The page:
Adam Peterson

peterson-microinterview-carouselAdam Peterson is the coeditor of The Cupboard and the author of The Flasher and My Untimely Death. His fiction can be found in Indiana Review, Normal School, Southern Review, and elsewhere. His story “Knock, Knock” appears in the Summer 2014 issue of The Kenyon Review.

Can you identify the seed of inspiration of your story “Knock, Knock”? What was the hardest part about writing it?

I’d wanted to write about a stand-up comedian for awhile though I couldn’t exactly say why. I suppose comedy is just having its moment a little bit—one it has for five years every ten years, really—and I was looking for a way to get into what jokes represent as art distinct (or not) from poetry and fiction. I also think I’d been turning a lot of stuff in my own life into stories and was wondering how that process—and the cost of that process—might be fictionalized without it being, you know, about a fiction writer. I had no interest in being that writer. So I cheated to avoid the hard part. Which is why anyone cheats at anything, I suppose.

Your story in KR, “Knock, Knock,” accomplishes a rare feat–the protagonist, a comedian, is truly funny. Did you approach writing her jokes as a separate project from writing the rest of the narrative, or did the full story come together as a whole?

They were written alongside every other line of the story and, I think, probably changed significantly less than others through the story’s drafts. And it’s not that the bits are funny—though thank you—but that they’re kind of drafts themselves which meant I didn’t want to polish them into performable jokes. Also, there’s the matter of me being in no way capable of doing that. A part of me once wanted her to be less funny, honestly, though I ultimately felt that kind of obvious contrast struck me as false in a few other “serious” representations of comedians I’d seen. Or maybe just clichéd. I thought I had to be fair to who this person would actually be, not make some point about the painful origins of humor. I wanted her hurt but talented, and I did my best to mimic that talent.

What have you learned about the writing process in the last five years?

I sincerely wish I had a good answer to this question, but I don’t other than to say I’ve grown to not worry about the writing process (especially now that I’m not teaching). That might say everything about my last five years, but basically I just can’t bring myself to care as much about a lot of the aspects of writing outside writing. I’ve taken to just having images of certain projects—just broad feelings, really—and I try to get them as close as I can. Honest. I’m trying to be more honest, I guess.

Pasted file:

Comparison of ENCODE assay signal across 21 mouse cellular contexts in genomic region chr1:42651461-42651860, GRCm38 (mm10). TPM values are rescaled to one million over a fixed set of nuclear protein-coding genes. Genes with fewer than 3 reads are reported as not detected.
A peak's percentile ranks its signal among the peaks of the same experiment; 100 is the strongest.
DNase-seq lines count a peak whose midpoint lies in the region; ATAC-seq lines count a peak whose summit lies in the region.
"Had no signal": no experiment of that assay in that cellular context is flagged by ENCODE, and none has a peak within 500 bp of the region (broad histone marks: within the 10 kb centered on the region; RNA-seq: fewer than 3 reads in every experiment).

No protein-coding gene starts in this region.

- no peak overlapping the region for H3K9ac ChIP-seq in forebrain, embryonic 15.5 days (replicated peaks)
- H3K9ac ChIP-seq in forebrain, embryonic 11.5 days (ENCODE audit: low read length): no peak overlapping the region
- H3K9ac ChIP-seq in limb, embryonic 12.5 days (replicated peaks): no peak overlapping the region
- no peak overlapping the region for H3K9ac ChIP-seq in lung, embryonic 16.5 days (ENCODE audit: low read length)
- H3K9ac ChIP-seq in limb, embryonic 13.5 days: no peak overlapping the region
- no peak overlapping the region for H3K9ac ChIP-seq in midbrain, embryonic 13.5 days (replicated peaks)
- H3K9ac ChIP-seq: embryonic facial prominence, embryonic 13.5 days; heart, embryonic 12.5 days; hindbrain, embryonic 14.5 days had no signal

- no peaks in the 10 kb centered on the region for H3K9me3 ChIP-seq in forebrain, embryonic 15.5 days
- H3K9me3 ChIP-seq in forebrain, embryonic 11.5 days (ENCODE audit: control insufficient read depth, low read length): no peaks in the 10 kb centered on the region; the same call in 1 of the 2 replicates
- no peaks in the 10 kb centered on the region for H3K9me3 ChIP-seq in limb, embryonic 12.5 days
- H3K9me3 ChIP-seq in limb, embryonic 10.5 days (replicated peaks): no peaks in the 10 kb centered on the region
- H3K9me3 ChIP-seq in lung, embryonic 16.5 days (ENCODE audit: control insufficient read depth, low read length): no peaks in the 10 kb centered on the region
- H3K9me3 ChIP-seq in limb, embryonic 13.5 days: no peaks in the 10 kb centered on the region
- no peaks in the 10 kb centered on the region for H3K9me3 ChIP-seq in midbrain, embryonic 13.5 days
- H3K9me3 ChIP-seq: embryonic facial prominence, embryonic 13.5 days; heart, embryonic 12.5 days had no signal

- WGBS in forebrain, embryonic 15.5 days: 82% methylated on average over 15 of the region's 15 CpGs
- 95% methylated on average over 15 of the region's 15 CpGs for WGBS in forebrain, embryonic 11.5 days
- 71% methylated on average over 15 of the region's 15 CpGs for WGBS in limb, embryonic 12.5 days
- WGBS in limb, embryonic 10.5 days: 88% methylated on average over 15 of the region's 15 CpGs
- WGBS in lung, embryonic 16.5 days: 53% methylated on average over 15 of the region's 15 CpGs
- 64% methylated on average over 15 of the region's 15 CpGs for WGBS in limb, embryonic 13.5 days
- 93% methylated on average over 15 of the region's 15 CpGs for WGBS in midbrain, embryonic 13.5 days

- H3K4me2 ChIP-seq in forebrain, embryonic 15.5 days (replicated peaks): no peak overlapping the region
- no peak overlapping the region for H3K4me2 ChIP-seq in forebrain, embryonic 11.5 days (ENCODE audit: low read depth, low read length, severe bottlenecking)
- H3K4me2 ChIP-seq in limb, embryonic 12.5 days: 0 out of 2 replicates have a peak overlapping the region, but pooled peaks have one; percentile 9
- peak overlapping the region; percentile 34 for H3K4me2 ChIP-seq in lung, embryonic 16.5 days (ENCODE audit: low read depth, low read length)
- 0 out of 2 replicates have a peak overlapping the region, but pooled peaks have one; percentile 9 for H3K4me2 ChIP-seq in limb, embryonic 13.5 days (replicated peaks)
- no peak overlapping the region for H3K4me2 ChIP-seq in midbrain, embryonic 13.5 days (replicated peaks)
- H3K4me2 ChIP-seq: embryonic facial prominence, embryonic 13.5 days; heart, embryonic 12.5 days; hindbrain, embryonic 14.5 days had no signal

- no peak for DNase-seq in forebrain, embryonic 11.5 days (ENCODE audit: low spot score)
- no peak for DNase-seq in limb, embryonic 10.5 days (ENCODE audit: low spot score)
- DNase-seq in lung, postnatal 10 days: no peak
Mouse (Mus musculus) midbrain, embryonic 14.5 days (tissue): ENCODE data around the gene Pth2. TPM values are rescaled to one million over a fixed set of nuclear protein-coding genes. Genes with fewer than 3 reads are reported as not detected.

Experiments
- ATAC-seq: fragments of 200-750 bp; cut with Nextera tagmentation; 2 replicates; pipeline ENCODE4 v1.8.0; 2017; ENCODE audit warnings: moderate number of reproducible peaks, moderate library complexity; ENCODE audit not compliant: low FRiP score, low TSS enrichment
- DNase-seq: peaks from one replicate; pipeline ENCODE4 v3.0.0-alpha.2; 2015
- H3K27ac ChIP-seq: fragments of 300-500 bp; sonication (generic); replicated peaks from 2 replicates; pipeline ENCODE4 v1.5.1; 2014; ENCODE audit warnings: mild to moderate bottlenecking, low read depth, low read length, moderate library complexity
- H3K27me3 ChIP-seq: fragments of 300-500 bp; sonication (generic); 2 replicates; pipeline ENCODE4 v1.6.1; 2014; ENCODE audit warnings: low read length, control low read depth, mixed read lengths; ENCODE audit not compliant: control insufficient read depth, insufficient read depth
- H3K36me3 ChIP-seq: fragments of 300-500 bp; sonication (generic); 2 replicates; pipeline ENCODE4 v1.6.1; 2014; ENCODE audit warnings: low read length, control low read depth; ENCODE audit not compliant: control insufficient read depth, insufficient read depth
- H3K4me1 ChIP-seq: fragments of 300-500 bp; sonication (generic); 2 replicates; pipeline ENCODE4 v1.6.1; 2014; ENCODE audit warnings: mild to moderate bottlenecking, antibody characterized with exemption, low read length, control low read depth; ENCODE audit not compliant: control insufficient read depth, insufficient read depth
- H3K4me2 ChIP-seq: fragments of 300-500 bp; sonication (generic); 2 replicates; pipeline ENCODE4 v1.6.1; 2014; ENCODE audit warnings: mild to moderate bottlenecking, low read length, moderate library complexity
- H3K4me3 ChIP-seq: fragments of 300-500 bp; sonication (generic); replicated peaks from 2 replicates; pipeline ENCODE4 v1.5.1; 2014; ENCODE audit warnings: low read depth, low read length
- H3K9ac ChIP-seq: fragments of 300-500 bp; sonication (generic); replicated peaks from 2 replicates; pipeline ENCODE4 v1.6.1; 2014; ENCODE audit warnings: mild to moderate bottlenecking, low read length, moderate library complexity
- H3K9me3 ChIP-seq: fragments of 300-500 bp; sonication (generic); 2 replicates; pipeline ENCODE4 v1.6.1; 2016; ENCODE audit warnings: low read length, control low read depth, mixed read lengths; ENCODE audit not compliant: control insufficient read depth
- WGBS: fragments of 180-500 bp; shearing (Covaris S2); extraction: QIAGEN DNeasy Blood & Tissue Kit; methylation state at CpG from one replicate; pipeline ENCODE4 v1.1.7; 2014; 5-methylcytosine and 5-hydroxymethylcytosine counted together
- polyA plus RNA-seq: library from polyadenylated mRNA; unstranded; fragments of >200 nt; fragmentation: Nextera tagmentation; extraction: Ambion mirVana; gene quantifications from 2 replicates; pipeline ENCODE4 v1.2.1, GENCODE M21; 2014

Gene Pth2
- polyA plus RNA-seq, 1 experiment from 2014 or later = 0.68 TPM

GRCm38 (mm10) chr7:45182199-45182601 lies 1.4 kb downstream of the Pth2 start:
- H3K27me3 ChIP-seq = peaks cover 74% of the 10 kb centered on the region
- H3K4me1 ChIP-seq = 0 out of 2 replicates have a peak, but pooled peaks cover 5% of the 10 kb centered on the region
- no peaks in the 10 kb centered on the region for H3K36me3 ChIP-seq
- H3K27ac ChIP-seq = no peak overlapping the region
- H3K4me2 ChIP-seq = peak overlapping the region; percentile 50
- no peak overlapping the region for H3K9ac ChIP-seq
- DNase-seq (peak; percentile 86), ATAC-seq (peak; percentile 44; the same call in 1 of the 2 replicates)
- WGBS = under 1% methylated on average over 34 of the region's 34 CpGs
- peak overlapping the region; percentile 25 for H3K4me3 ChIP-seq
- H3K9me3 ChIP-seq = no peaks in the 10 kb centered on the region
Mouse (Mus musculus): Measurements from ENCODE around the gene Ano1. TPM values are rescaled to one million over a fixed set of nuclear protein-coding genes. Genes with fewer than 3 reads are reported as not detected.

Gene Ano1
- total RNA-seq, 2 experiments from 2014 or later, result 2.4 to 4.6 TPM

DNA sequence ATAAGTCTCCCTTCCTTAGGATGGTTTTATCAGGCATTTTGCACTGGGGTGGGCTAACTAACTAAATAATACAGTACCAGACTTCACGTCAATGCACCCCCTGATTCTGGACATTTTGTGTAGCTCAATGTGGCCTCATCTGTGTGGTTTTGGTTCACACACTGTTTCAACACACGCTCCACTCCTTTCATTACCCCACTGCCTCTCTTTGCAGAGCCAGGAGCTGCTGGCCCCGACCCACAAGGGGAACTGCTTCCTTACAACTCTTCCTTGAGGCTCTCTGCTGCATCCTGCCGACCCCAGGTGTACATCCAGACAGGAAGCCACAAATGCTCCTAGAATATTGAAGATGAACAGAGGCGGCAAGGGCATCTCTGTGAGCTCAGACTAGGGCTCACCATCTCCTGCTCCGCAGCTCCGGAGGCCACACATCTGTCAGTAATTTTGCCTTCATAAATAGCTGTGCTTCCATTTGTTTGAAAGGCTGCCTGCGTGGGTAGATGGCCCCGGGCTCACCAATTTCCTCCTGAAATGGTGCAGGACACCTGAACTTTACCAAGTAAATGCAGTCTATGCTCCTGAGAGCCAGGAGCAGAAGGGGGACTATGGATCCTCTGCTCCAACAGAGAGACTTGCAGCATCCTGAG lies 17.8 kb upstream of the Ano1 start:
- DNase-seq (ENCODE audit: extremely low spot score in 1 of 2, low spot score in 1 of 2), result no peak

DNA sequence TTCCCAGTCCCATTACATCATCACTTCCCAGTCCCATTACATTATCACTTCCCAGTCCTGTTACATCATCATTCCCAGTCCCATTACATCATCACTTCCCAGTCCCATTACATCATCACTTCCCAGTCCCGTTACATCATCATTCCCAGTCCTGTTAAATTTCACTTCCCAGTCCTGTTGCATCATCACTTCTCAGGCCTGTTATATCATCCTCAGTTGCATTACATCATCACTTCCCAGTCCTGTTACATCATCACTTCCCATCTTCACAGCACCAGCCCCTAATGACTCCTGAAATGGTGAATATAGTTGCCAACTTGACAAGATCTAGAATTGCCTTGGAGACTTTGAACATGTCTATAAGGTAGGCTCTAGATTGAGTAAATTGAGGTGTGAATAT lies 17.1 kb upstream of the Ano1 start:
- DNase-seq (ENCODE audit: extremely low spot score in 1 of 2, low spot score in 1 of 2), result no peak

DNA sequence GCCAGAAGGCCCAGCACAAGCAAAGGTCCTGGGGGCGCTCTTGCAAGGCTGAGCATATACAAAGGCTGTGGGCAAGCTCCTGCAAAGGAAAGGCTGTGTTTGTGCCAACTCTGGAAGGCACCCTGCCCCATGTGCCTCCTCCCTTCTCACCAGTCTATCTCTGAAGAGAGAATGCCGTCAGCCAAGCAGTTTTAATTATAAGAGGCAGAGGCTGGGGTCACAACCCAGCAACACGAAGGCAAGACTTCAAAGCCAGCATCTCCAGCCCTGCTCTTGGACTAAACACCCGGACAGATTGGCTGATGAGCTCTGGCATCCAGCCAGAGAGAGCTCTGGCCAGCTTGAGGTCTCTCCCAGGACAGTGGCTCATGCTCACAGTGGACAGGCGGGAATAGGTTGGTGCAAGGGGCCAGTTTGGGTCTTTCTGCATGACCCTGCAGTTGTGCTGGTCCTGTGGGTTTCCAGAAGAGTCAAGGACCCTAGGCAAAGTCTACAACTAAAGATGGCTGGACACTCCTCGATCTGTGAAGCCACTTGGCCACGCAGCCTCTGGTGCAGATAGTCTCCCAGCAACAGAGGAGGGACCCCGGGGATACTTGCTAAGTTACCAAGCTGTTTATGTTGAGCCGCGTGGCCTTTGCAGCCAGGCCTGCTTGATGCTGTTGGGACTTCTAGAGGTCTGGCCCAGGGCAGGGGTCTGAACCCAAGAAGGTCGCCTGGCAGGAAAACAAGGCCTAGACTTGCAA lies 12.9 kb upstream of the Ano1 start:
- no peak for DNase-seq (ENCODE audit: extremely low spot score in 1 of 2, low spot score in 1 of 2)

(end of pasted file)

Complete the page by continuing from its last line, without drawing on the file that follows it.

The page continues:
Which non-writing-related aspect of your life most influences your writing?

God, I don’t know about most—it’s all just one sad manuscript factory over here—but I think I have an answer for the least: location. I recently moved from Houston to Portland—two very different cities—and I’ve pretty much kept on doing my work. Which is both reassuring and terrifying.

Of all the things you could be doing, why do you write?

Of all the things I could be doing, I’m bad at most of the things.

In the 1950′s, John Crowe Ransom invited a coterie of critics (William Empson, Northrop Frye, etc.) to write a “credo” for The Kenyon Review. The results became an essay series by ten leading critics on their core beliefs regarding literature and the critical practice, entitled “My Credo.” What would you include in your own credo? What core beliefs do you have about literature and books?

I can’t believe I so cavalierly wasted my thing about honesty before so now I have to pretend that I believe in two things.

Really though, that honesty thing is a big one or at least the most prevalent in my current thinking. It’s interesting to me because it feels so obvious when reading yet what exactly is giving rise to that feeling can be a lot of things. That I’m not really concerned with defining it might be a result (and benefit) of stepping outside of academia, as if I’m on a vacation from intellectual accountability. But I suppose I can say that that concept has nothing to do with representational honesty and more to do with a writer’s vision being true (in the sense of aim as much as anything else).

Which doesn’t mean neat either, and in fact for me usually the opposite. But I’ve come to admire work where I can sense an author doing exactly what he or she means to do, as vague and personal as that sense might be. I think I gravitated toward this kind of reading because it frees one to sort of revel in the excitement and openness of art without getting bogged down in a particular mode or charge. All of this is, of course, the opposite of having some kind of critical credo. And thank god.

Could you tell us a little about one of your current or upcoming writing projects?

I’ve just completed a new draft of a novel I’d put away for a year—one that had already been through several drafts—and I’m surprised to find myself really excited by where it’s at. It’s about family and fear and billionaires. Before it was about those things and other things, and I finally had the distance to carve it into what it needed to be. No idea what’ll happen with it, but if nothing else I’m glad it’s made it there.

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